[MUD-Dev] Re: CGDC, a summary
s001gmu at nova.wright.edu
s001gmu at nova.wright.edu
Thu May 21 10:57:52 New Zealand Standard Time 1998
Message reformatted for 80 cols. :)
On Thu, 21 May 1998, Koster, Raph wrote:
> On Thursday, May 21, 1998 12:33 AM s001gmu at nova.wright.edu
> [SMTP:s001gmu at nova.wright.edu] said:
> > On Mon, 18 May 1998, John Bertoglio wrote:
> > > From: Koster, Raph <rkoster at origin.ea.com>
> > > >I think in terms of three things when considering measures against
> > > >the PKs in a game: who determines who is a bad guy; who catches the
> > > >bad guy; who punishes the bad guy. In an ideal (virtual) world, I
> > > >wish the answer were "the players" to all three. But I am settling
> > > >for "the players" for the first two. To my mind, a playerkilling
> > > >toggle model puts none of the burden on the players at all, and
> > > >that's a bad route to go down admin-wise.
> > >
> > > It looks to me like the server flags #1 and the players take care of
> > > #2 and #3.
> Actually, I look at it this way: the server detects something that may
> be a "bad act." But the choice to flag the baddie is actually the
> players'. Thus putting that burden on them. Then the server helps out by
> remembering the people who have been flagged, and publicly displaying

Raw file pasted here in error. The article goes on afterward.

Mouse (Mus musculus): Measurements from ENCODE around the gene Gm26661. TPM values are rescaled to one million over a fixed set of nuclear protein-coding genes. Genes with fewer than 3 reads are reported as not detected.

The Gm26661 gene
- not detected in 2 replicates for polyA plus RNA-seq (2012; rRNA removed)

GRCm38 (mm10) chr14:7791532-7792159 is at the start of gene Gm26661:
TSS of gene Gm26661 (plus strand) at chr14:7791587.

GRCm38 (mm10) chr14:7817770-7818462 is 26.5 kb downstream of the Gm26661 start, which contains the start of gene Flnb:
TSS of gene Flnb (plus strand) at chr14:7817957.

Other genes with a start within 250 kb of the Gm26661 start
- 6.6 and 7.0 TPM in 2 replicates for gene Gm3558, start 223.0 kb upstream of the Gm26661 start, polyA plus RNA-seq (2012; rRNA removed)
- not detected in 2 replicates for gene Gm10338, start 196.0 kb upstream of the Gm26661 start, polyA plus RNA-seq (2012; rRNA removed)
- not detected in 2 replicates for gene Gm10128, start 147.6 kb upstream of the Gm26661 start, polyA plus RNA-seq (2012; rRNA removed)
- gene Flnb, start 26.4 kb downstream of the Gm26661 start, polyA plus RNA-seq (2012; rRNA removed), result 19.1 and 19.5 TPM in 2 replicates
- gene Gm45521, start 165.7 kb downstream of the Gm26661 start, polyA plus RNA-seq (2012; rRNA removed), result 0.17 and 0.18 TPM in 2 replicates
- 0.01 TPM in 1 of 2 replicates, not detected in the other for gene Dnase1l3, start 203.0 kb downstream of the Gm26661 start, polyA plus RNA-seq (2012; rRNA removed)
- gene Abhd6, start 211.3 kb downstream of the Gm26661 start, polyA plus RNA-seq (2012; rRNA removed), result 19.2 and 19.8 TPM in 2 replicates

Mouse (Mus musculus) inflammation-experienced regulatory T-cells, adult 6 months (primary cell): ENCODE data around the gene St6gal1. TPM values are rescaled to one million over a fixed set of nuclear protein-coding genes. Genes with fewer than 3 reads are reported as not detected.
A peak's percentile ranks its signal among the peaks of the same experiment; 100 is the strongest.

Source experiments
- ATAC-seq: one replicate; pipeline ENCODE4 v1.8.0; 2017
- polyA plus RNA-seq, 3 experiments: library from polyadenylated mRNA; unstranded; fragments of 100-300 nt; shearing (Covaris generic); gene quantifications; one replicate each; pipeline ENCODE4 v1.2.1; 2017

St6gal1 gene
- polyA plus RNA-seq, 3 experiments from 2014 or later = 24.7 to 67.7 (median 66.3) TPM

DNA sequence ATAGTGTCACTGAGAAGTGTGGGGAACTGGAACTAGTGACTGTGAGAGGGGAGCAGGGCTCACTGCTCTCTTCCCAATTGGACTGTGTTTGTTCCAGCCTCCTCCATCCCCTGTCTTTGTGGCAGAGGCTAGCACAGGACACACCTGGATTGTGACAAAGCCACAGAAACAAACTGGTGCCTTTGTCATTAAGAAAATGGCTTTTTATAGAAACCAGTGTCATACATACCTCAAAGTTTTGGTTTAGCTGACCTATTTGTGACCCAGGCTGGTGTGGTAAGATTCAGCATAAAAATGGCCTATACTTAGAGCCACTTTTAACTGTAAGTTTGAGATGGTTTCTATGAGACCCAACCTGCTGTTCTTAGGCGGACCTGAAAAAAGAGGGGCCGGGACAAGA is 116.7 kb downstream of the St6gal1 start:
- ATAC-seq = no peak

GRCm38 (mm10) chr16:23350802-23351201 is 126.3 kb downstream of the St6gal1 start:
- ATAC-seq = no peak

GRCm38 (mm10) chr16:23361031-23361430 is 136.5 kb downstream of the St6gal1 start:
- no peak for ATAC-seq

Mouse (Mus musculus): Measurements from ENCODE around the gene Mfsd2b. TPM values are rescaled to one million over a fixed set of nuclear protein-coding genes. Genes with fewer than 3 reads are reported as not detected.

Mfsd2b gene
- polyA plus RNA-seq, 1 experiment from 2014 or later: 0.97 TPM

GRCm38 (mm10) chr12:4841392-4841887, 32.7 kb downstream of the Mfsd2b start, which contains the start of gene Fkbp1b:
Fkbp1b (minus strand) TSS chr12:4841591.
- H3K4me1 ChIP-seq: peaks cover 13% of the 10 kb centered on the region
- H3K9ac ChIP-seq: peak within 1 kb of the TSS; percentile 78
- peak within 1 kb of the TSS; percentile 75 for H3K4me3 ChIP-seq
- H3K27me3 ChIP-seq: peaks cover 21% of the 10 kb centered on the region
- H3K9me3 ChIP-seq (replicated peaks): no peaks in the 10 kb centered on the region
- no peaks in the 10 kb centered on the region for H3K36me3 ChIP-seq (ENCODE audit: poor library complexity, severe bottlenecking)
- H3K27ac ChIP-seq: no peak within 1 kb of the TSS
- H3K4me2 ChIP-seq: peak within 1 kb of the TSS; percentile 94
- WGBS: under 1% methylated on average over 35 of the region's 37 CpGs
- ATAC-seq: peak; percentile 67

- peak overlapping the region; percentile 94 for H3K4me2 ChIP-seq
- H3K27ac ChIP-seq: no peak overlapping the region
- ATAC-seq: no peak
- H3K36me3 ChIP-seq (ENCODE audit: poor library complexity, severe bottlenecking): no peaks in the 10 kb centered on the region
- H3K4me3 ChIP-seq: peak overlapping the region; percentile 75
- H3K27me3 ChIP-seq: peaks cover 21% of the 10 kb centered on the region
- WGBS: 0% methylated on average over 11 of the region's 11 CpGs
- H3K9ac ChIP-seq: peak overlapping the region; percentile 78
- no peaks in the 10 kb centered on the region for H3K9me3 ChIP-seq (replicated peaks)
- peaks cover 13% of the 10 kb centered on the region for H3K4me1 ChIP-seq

> it. But again, it takes no action to apprehend the person--that must be
> done by a player too, when they kill him. Then the server obligingly
> slaps penalties on the character, since it is difficult for players to
> do so in any meaningful way. So, #1 player, #2 player, #3 server.
> > > Which is proper since only the server can make an impartial
> > > ajudication of events. Allowing players to control #1 puts to much
> > > power in the hands of cliques. No doubt, lynching would become a
> > > common practice.
> > And this is a Bad Thing(tm)?
> > -Greg
> It can be, if the players can just flag anyone the heck they want. As a
> rule after all, bad guys tend to be more organized. They'd concoct a
> smear campaign and splatter someone nice just for the hell of it. Hence
> the initial prerequisite in UO's new system of a particular sort of
> action being committed.
Aye, and I can see some interesting lynchings occuring where someone
commits an act by accident, and things get all blown out of proportion.
As long as everyone keeps in mind that the lynching is in-game, and a
result of in-game actions, etc, it could be cool. :) Granted, there are
several If's in there that I would be leary of, given several previous
conversations on the way ppl interpret 'virtual' experiences, and mine own
experience on both sides of the issue.
It should be interesting to see how it works out. :)
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